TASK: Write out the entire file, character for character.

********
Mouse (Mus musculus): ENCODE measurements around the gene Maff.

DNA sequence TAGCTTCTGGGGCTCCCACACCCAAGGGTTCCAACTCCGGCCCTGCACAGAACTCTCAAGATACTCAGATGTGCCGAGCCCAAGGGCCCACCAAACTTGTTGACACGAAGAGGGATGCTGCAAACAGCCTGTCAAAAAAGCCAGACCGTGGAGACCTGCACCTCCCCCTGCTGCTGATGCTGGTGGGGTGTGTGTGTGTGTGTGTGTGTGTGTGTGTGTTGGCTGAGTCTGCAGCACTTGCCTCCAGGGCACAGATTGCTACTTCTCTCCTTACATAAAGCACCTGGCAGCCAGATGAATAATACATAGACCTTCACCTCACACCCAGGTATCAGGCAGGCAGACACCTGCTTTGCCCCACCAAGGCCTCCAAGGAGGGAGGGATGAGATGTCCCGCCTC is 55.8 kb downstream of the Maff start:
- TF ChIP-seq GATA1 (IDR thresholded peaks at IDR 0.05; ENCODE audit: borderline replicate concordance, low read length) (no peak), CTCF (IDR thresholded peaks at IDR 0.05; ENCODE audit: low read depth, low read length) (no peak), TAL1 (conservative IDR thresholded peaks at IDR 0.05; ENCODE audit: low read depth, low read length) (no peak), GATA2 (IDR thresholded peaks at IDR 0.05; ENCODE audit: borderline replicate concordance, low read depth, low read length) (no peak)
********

Mouse (Mus musculus): ENCODE measurements around the gene Maff.

DNA sequence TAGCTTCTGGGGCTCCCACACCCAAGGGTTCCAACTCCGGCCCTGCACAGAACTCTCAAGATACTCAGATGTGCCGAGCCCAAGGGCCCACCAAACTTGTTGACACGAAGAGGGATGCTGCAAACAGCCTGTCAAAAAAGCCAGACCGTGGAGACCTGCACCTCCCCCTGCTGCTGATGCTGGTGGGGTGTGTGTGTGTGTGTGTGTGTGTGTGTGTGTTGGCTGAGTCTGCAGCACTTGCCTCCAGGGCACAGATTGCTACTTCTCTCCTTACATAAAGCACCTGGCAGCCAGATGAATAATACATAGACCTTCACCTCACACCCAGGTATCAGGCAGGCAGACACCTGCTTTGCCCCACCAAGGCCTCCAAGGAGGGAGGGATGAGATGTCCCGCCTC is 55.8 kb downstream of the Maff start:
- TF ChIP-seq GATA1 (IDR thresholded peaks at IDR 0.05; ENCODE audit: borderline replicate concordance, low read length) (no peak), CTCF (IDR thresholded peaks at IDR 0.05; ENCODE audit: low read depth, low read length) (no peak), TAL1 (conservative IDR thresholded peaks at IDR 0.05; ENCODE audit: low read depth, low read length) (no peak), GATA2 (IDR thresholded peaks at IDR 0.05; ENCODE audit: borderline replicate concordance, low read depth, low read length) (no peak)